It was time for Bangladesh to host the Asian cricket carnival at their own backyard. A nation, just 17-year old back then, left no stone unturned to stage a successful event…..
The best tournaments in the history of sports have been those when each and every individual or team has entered it with a point to prove. Although winning the title remains their ultimate aim, sometimes proving themselves better in their matchup against particular opponents becomes more important from a personal point of view. Rivalries turn the matches into battles and every opponent fights tooth and nail to come out on top of the other.
However, not everyone is able to prove their point. Some succeed and there are huge roars of victory. Some don’t and thus end up in tears of heartbreak. On one side there is glory and on the other side, there is agony. The end result is a fierce tournament, thus giving viewers memories to cherish and forget, both at the same time.
The Asia Cup of 1988 was one such tournament. Each of the teams entered it with a point to prove. Sri Lanka were technically the defending champions but they knew well that they had to claim their authority this time by proving themselves against India. The previous edition of the tournament had been played sans the Indian team and Sri Lanka had to face only Pakistan as the major contestant in the tournament with Bangladesh—a team taking baby steps in international cricket back then-—as the other team.
India, on the other hand, had entered the tournament to reclaim the title after having boycotted the previous edition due to strained cricket relations with Sri Lanka. The inaugural champions had quite a clear vision leading into the tournament. Play to win.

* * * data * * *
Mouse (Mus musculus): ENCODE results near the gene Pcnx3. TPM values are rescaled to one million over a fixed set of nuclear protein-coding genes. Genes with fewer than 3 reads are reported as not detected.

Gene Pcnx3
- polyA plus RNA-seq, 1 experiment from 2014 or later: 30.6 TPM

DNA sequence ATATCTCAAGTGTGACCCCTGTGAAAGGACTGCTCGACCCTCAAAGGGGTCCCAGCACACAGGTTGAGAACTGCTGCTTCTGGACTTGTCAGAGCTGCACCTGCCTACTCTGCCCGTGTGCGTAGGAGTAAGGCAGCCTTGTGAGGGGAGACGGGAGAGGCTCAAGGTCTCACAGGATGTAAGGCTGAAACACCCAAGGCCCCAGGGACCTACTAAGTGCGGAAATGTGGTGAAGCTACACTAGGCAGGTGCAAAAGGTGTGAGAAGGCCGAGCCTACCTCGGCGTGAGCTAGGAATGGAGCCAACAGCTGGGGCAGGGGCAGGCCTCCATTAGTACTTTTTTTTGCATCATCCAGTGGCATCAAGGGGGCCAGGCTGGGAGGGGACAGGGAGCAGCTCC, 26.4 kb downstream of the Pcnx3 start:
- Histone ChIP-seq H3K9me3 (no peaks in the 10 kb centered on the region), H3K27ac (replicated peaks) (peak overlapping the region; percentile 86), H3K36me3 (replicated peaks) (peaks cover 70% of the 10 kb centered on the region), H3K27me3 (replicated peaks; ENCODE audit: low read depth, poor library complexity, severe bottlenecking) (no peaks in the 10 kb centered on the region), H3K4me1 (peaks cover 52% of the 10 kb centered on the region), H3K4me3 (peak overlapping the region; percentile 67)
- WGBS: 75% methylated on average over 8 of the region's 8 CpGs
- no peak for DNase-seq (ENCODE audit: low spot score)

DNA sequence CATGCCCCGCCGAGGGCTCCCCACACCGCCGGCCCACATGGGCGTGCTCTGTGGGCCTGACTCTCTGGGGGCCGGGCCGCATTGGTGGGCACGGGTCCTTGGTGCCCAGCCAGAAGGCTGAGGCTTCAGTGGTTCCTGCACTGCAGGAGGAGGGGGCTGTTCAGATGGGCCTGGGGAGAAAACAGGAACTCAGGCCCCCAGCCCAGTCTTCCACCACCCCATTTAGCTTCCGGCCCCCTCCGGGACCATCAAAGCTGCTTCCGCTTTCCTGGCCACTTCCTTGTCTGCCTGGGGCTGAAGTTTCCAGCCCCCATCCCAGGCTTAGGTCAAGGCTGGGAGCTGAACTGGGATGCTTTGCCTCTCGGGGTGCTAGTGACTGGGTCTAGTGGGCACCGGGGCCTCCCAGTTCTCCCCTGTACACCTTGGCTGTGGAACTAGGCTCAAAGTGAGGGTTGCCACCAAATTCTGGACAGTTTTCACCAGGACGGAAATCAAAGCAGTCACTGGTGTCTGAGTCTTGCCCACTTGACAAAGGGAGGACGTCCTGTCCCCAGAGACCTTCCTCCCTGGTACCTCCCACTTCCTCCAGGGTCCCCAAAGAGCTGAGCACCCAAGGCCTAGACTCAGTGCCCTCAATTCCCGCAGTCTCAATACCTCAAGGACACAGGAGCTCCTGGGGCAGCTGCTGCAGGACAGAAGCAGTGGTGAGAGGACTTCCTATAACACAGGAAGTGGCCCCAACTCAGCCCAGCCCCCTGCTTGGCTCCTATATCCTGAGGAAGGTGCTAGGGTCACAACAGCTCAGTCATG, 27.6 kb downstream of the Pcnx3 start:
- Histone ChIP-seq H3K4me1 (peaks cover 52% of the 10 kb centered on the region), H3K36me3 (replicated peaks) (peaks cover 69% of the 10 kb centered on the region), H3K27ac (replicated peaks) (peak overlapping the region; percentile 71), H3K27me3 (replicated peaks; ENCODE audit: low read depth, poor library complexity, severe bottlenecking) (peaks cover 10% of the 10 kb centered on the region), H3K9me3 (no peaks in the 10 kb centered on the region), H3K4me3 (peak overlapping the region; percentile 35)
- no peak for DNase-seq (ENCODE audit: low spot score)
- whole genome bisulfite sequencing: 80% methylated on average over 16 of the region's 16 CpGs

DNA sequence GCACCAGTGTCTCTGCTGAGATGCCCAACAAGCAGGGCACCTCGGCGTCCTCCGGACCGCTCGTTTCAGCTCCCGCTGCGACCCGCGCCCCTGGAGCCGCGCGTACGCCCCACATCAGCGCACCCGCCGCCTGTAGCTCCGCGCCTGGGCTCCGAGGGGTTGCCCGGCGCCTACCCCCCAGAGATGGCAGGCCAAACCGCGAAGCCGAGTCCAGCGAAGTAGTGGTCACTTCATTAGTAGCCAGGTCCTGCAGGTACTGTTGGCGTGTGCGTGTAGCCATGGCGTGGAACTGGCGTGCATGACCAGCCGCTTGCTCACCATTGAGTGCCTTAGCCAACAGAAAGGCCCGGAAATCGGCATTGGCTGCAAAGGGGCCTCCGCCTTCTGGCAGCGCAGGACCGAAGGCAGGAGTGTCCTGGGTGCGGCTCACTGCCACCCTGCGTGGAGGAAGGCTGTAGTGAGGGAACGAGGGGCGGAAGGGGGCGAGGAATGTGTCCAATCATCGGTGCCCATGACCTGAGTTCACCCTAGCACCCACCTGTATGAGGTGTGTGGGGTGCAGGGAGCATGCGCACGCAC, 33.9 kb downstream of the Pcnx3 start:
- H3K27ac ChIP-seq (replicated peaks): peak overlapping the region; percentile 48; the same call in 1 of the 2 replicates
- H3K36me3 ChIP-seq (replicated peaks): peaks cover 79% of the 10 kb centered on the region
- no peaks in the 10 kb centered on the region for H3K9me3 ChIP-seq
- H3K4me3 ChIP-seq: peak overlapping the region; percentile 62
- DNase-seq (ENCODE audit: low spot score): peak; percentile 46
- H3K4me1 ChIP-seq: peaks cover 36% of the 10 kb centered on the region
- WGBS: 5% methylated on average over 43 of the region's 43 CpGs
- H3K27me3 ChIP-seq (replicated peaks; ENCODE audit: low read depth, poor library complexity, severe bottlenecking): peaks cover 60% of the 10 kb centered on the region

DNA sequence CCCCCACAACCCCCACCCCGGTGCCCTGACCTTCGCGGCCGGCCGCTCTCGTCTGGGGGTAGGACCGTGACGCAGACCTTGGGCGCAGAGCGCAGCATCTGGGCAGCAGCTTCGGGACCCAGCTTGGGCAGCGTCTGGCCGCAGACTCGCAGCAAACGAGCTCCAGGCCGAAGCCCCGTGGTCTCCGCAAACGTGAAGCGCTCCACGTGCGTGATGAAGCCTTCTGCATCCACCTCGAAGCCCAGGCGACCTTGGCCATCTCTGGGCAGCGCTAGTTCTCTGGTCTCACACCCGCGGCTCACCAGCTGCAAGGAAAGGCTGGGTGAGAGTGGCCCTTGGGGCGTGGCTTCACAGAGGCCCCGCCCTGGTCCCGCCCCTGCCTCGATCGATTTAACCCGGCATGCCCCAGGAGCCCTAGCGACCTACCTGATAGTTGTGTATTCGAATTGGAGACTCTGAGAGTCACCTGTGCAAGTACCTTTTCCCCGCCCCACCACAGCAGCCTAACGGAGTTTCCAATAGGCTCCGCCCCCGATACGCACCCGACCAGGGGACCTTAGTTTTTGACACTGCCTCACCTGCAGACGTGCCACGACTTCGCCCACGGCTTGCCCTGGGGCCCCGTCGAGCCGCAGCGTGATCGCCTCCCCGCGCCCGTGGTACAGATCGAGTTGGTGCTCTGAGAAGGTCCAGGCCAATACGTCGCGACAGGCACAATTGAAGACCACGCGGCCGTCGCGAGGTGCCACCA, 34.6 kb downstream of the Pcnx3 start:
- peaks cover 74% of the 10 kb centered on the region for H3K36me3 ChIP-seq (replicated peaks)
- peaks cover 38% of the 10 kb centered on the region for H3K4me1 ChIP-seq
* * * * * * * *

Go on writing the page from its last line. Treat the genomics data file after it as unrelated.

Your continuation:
There was Bangladesh too, with the tournament being hosted at their own backyard. The first of its kind in that country. People didn’t expect outright victories from them against oppositions like India, Pakistan and Sri Lanka but the pressure of putting on a spirited performance on the show was there for the team. If not anything, they needed to prove that they belong to this level after being totally outplayed in the previous edition.
But Pakistan were probably the most restless of the four. Sri Lanka had beaten them twice in three matches in the previous two editions and to rub salt on their wounds, they were yet to win the title despite having such a strong team over the years. So, they had the restlessness of avenging their previous defeats to Sri Lanka, the desire of ending their title drought and also of emerging victorious against arch-rivals India, all at the same time. They were probably entering the tournament with too many things in their minds. And that didn’t turn out to be good as was evident from the first match itself.
Sri Lanka tame Pakistan, India start brightly
The Islanders romped on to a comfortable 5-wicket victory against Pakistan in the first match of the tournament played at Dhaka. With 194/7 on the board courtesy breezy knocks of 54, 36 and 30 from Ijaz Ahmed, Saleem Yousuf and Saleem Malik respectively, Pakistan might have seen that as a winning total. However, a 72-run opening stand between Roshan Mahanama and Brendon Kuruppu and then a couple of swashbuckling knocks of 48 and 20 from Aravinda de Silva and Duleep Mendis saw Sri Lanka home comfortably with five wickets and 31 deliveries to spare. Avenging their loss against Sri Lanka was now a distant dream. Now they had to stay alive in the tournament and for that they had to win the remaining two matches.
On the same day at Chittagong, India had got a headstart in the tournament. They emerged victorious over the hosts by nine wickets after being asked to chase down a modest total of 100 runs. Ashad Ayub was the one who had rattled the Bangladeshi line up with his spell of 3/20 whereas it was Navjot Singh Sidhu’s steady 50 that saw India over the line.